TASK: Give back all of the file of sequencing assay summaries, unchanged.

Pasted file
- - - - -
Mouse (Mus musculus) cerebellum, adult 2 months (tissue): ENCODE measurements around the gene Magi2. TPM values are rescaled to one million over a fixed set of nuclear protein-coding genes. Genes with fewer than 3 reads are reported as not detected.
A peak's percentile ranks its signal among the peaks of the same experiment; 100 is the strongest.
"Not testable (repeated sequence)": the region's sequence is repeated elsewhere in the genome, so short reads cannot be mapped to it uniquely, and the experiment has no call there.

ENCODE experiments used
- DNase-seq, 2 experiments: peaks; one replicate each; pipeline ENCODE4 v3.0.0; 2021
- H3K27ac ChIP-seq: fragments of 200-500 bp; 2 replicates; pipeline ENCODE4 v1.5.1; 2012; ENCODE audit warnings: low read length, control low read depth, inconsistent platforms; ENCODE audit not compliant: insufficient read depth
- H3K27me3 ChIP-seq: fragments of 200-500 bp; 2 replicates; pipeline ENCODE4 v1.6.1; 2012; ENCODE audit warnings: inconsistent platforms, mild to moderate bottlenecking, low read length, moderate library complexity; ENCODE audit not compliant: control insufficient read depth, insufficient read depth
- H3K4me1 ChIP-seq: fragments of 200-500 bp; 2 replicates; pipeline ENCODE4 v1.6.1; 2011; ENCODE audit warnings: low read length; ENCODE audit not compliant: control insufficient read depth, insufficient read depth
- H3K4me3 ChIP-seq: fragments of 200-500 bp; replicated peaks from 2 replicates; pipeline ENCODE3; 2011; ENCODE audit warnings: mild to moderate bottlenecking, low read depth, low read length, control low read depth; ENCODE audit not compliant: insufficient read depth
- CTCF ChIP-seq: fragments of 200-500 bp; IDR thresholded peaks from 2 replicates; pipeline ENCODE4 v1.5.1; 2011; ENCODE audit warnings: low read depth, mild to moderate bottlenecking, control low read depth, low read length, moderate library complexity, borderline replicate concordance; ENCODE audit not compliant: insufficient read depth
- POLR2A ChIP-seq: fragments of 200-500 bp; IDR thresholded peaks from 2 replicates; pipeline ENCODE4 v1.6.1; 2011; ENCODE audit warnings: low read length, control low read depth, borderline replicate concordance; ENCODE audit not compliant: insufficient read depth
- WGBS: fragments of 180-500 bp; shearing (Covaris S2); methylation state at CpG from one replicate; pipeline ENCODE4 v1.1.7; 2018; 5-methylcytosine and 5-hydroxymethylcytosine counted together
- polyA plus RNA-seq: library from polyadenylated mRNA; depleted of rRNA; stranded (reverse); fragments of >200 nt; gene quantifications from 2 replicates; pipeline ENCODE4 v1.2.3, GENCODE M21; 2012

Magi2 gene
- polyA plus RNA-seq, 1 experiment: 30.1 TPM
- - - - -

Mouse (Mus musculus) cerebellum, adult 2 months (tissue): ENCODE measurements around the gene Magi2. TPM values are rescaled to one million over a fixed set of nuclear protein-coding genes. Genes with fewer than 3 reads are reported as not detected.
A peak's percentile ranks its signal among the peaks of the same experiment; 100 is the strongest.
"Not testable (repeated sequence)": the region's sequence is repeated elsewhere in the genome, so short reads cannot be mapped to it uniquely, and the experiment has no call there.

ENCODE experiments used
- DNase-seq, 2 experiments: peaks; one replicate each; pipeline ENCODE4 v3.0.0; 2021
- H3K27ac ChIP-seq: fragments of 200-500 bp; 2 replicates; pipeline ENCODE4 v1.5.1; 2012; ENCODE audit warnings: low read length, control low read depth, inconsistent platforms; ENCODE audit not compliant: insufficient read depth
- H3K27me3 ChIP-seq: fragments of 200-500 bp; 2 replicates; pipeline ENCODE4 v1.6.1; 2012; ENCODE audit warnings: inconsistent platforms, mild to moderate bottlenecking, low read length, moderate library complexity; ENCODE audit not compliant: control insufficient read depth, insufficient read depth
- H3K4me1 ChIP-seq: fragments of 200-500 bp; 2 replicates; pipeline ENCODE4 v1.6.1; 2011; ENCODE audit warnings: low read length; ENCODE audit not compliant: control insufficient read depth, insufficient read depth
- H3K4me3 ChIP-seq: fragments of 200-500 bp; replicated peaks from 2 replicates; pipeline ENCODE3; 2011; ENCODE audit warnings: mild to moderate bottlenecking, low read depth, low read length, control low read depth; ENCODE audit not compliant: insufficient read depth
- CTCF ChIP-seq: fragments of 200-500 bp; IDR thresholded peaks from 2 replicates; pipeline ENCODE4 v1.5.1; 2011; ENCODE audit warnings: low read depth, mild to moderate bottlenecking, control low read depth, low read length, moderate library complexity, borderline replicate concordance; ENCODE audit not compliant: insufficient read depth
- POLR2A ChIP-seq: fragments of 200-500 bp; IDR thresholded peaks from 2 replicates; pipeline ENCODE4 v1.6.1; 2011; ENCODE audit warnings: low read length, control low read depth, borderline replicate concordance; ENCODE audit not compliant: insufficient read depth
- WGBS: fragments of 180-500 bp; shearing (Covaris S2); methylation state at CpG from one replicate; pipeline ENCODE4 v1.1.7; 2018; 5-methylcytosine and 5-hydroxymethylcytosine counted together
- polyA plus RNA-seq: library from polyadenylated mRNA; depleted of rRNA; stranded (reverse); fragments of >200 nt; gene quantifications from 2 replicates; pipeline ENCODE4 v1.2.3, GENCODE M21; 2012

Magi2 gene
- polyA plus RNA-seq, 1 experiment: 30.1 TPM